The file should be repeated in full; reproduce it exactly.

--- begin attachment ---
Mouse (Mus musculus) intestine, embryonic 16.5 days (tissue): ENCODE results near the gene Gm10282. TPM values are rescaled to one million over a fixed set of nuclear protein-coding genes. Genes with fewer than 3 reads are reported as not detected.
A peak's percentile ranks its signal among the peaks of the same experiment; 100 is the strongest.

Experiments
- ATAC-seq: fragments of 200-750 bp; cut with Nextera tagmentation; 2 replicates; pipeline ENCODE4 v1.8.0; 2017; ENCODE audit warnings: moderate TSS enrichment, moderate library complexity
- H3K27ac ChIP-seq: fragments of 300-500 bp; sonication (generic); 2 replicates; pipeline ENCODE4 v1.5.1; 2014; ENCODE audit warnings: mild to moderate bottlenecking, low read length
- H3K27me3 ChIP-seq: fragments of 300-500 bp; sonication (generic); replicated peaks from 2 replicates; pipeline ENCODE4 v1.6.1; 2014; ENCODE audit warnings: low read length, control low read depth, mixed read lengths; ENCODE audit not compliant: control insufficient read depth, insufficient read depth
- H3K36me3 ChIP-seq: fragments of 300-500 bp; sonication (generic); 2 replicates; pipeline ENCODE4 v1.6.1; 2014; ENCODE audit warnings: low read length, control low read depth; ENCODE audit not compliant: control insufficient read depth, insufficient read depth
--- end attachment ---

Mouse (Mus musculus) intestine, embryonic 16.5 days (tissue): ENCODE results near the gene Gm10282. TPM values are rescaled to one million over a fixed set of nuclear protein-coding genes. Genes with fewer than 3 reads are reported as not detected.
A peak's percentile ranks its signal among the peaks of the same experiment; 100 is the strongest.

Experiments
- ATAC-seq: fragments of 200-750 bp; cut with Nextera tagmentation; 2 replicates; pipeline ENCODE4 v1.8.0; 2017; ENCODE audit warnings: moderate TSS enrichment, moderate library complexity
- H3K27ac ChIP-seq: fragments of 300-500 bp; sonication (generic); 2 replicates; pipeline ENCODE4 v1.5.1; 2014; ENCODE audit warnings: mild to moderate bottlenecking, low read length
- H3K27me3 ChIP-seq: fragments of 300-500 bp; sonication (generic); replicated peaks from 2 replicates; pipeline ENCODE4 v1.6.1; 2014; ENCODE audit warnings: low read length, control low read depth, mixed read lengths; ENCODE audit not compliant: control insufficient read depth, insufficient read depth
- H3K36me3 ChIP-seq: fragments of 300-500 bp; sonication (generic); 2 replicates; pipeline ENCODE4 v1.6.1; 2014; ENCODE audit warnings: low read length, control low read depth; ENCODE audit not compliant: control insufficient read depth, insufficient read depth